A&A lost $20 million after special charge

November 09, 1994|By David Conn | David Conn,Sun Staff Writer

Alexander & Alexander Services Inc. capped its first period under new management by reporting a third-quarter loss yesterday, but it was due entirely to a special charge related to a business sold years ago.

The world's second-largest insurance broker, which has its administrative headquarters in Owings Mills, lost $20.8 million, or 58 cents a share, in the three months that ended Sept. 30, compared with a loss of $2.6 million, or 11 cents a share, a year ago.

Revenues were up slightly in the quarter, to $333 million from $327 million last year.

"Nobody expected anything from the third quarter," said analyst Joanne A. Smith, of Fox-Pitt, Kelton Inc. in New York.

The company hired a new chairman and chief executive officer in June, after several years of losses stemming from legal problems and from what Alexander now acknowledges were bad management decisions. The new executive, former Smith Barney Chairman Frank G. Zarb, has promised an extensive restructuring, including cost cutting and a refocused effort to serve middle market customers rather than the biggest companies.

The first step came last month when Alexander announced a $12 million charge in the fourth quarter to pay for up to 400 job cuts in its U.S. operations. The 526 employees at Alexander's offices in Owings Mills were not affected, but there were five layoffs in the company's Baltimore sales office, which had 290 people.

The third-quarter, one-time charge of $20.9 million was taken to resolve some indemnity problems left over from Alexander's 1987 sale of its Sphere Drake Insurance Group subsidiary in London. A&A said that under the agreement, not yet finalized, it would receive a $5 million cash payment from Sphere Drake and take the $20.9 million loss in order to write down the value of some zero-coupon notes it will receive from the British insurer.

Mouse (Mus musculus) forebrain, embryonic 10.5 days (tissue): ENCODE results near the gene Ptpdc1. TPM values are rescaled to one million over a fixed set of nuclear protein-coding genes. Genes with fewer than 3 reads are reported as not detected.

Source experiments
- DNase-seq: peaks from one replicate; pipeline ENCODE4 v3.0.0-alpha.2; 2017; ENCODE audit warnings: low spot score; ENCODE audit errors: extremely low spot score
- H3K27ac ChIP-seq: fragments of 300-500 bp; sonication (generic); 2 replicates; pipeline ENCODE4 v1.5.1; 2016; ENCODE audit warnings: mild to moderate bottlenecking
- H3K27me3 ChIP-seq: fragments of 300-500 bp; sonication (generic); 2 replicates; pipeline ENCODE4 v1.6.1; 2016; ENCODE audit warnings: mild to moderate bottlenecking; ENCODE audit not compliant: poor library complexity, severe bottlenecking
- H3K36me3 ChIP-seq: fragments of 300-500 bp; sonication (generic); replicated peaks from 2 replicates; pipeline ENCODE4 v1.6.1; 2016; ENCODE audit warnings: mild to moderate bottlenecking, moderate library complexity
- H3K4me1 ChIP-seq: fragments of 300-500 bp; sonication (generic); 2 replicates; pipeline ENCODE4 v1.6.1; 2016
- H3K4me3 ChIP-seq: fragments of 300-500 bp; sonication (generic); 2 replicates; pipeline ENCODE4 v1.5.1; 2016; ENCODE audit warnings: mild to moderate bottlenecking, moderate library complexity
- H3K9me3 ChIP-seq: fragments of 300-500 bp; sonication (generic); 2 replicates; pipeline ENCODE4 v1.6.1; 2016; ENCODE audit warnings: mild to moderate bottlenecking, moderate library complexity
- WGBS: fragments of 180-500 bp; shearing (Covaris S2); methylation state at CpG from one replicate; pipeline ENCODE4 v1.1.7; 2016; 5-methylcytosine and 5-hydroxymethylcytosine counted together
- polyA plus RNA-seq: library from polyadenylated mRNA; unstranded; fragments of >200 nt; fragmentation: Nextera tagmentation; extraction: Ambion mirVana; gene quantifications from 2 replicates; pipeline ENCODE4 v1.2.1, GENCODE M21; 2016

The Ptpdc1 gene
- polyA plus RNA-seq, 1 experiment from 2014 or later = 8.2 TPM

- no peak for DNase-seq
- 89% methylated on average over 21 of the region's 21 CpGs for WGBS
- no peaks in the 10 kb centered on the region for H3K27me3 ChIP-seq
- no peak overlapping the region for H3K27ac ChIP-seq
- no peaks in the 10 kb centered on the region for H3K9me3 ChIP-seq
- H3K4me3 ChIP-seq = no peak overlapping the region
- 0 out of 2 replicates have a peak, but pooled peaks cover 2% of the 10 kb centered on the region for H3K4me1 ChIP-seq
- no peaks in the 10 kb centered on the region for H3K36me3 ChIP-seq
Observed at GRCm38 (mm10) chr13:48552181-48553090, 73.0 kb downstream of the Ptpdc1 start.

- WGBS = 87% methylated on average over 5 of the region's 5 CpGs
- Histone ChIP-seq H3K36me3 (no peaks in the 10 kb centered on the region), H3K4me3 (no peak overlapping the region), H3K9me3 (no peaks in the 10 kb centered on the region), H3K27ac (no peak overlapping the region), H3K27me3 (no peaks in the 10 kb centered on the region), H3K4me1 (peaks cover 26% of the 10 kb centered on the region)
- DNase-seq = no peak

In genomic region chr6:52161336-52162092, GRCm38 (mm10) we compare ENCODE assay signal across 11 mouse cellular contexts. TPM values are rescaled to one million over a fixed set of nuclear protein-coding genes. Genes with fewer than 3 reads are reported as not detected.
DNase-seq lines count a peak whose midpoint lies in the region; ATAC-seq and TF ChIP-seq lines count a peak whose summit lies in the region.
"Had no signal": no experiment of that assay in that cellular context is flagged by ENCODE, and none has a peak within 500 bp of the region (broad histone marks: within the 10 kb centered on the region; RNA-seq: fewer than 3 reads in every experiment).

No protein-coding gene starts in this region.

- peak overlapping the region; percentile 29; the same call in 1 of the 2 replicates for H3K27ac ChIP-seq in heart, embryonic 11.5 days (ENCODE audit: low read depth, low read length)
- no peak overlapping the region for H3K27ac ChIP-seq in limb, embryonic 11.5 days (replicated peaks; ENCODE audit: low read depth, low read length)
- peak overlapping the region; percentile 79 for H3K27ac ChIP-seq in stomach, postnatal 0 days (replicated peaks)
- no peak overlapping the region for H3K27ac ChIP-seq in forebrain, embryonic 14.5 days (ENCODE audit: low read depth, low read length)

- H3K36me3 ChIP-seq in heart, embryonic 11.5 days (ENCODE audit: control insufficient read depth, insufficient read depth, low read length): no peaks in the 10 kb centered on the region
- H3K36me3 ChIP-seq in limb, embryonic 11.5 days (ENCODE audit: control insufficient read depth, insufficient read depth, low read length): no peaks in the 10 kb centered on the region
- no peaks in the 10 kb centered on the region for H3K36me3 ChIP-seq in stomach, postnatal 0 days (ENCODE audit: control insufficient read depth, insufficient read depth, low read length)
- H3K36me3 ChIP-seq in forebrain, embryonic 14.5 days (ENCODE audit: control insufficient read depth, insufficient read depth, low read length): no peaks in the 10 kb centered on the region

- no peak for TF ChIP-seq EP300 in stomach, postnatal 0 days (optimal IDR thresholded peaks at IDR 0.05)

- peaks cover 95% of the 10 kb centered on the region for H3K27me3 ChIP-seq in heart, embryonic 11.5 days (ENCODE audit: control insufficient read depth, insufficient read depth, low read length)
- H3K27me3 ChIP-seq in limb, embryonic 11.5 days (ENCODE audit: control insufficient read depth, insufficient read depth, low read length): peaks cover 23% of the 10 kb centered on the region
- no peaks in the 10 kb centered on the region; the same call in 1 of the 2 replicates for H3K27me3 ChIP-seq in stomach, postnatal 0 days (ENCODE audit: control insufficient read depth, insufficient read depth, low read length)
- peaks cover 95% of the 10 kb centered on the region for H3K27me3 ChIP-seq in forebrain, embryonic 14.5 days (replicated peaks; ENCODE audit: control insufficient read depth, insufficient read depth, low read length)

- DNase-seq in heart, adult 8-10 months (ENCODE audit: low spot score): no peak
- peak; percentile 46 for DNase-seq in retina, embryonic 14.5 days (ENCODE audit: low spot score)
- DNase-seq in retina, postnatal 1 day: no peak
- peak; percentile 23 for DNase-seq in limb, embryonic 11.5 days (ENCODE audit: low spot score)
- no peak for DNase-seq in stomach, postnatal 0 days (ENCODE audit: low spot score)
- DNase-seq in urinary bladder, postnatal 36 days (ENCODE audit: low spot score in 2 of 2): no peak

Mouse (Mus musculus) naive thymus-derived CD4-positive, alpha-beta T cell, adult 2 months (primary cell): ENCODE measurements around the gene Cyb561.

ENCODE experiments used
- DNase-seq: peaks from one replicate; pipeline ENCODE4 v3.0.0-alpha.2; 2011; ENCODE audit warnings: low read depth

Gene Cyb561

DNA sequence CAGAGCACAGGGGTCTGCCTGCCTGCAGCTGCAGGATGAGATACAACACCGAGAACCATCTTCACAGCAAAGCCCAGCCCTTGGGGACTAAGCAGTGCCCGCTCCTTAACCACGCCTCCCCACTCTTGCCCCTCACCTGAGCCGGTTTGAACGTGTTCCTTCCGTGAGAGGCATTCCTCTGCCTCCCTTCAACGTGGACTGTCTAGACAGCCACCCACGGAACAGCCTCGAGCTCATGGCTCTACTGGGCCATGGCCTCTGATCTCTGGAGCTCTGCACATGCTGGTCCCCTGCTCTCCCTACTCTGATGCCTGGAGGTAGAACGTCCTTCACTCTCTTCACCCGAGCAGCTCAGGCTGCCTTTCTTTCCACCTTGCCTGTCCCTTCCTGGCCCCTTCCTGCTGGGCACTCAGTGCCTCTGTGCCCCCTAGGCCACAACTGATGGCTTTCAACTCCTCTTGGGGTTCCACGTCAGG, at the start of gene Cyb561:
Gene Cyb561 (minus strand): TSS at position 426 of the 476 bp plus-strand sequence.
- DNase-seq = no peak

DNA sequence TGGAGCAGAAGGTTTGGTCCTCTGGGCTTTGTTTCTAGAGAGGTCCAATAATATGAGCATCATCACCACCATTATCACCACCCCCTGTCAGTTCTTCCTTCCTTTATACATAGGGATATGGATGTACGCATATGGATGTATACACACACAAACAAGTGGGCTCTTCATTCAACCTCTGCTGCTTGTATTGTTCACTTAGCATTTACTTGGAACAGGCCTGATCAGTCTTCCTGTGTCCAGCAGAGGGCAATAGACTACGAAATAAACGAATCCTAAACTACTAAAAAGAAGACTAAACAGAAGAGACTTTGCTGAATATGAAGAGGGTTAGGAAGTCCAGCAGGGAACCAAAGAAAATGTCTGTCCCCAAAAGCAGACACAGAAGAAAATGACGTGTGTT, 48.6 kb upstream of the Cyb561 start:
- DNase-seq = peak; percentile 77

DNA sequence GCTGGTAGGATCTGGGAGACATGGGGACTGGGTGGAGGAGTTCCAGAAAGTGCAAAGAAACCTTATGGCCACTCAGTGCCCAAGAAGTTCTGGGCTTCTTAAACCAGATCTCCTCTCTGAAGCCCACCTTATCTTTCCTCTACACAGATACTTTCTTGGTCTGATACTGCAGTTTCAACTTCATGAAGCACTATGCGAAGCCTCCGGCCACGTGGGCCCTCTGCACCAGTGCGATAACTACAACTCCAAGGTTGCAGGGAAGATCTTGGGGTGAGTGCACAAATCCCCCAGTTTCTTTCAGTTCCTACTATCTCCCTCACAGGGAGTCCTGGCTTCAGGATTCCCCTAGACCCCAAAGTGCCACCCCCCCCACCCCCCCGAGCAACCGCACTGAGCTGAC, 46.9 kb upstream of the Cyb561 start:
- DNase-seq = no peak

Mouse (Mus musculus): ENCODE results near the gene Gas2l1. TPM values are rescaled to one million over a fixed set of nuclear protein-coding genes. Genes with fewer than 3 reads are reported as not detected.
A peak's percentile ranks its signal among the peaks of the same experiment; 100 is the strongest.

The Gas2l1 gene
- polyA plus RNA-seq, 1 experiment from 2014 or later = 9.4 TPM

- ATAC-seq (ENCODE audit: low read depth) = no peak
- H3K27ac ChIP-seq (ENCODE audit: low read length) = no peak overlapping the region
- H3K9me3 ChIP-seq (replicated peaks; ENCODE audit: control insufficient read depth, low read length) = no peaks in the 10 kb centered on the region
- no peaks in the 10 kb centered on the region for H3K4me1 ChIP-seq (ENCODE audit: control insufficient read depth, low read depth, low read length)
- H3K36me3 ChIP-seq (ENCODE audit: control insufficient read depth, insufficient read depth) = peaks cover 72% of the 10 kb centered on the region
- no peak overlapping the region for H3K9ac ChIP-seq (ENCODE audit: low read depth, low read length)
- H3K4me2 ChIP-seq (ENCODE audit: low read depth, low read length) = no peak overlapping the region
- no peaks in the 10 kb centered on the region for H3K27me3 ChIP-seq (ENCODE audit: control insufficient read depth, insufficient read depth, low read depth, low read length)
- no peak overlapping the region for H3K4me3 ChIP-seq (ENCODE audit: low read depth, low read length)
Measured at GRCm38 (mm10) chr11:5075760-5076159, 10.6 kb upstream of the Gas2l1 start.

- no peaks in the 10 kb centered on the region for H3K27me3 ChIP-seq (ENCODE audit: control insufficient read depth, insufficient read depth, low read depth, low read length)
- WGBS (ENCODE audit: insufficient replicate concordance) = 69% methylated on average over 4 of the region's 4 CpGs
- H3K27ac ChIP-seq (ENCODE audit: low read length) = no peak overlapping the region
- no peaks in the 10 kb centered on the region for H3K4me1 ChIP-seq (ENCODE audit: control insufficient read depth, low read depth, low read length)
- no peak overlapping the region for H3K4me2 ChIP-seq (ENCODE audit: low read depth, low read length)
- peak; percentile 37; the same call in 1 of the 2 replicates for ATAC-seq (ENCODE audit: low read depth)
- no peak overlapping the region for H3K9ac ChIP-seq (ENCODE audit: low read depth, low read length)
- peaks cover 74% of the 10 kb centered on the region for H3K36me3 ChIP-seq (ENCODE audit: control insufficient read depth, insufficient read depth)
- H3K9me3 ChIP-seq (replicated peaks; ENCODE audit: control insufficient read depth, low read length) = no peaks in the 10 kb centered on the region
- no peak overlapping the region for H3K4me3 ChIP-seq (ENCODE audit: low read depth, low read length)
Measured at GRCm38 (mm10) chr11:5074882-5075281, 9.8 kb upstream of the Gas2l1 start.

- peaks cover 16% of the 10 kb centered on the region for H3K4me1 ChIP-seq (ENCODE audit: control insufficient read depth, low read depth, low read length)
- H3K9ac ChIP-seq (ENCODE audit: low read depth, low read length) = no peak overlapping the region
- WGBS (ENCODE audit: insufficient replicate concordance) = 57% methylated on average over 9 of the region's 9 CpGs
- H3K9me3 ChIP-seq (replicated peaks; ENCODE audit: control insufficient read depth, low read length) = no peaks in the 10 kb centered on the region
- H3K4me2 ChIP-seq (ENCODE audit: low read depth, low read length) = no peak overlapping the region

"The transaction is part of A&A's program to address contingencies and reflects the company's current restructuring process," Alexander said in a statement.

Despite the latest results, Alexander's stock gained 25 cents to close at $20 yesterday, partly on the basis of higher revenue in the company's insurance consulting business.

"People are getting a little more confident that they're not losing so much business," Ms. Smith said.

Operating income for the third quarter was $4.2 million, up from $200,000 in the 1993 third quarter. The 1993 results included a $13.5 million charge to income when reserves were increased to cover some professional indemnity claims.

One factor depressing earnings is a $200 million investment in Alexander's convertible preferred stock that insurer AIG Group made in June. The stock pays an 8 percent dividend, which has raised total preferred dividend payments to $4.8 million per quarter from $2 million a year ago, Ms. Smith noted.

She said that while consulting revenues continue to rise industrywide, the basic insurance products that Alexander sells for various carriers won't provide much growth until prices start to rise.

"It's very soft," she said, ". . . and until that changes we're not going to see growth in the insurance industry's revenues."

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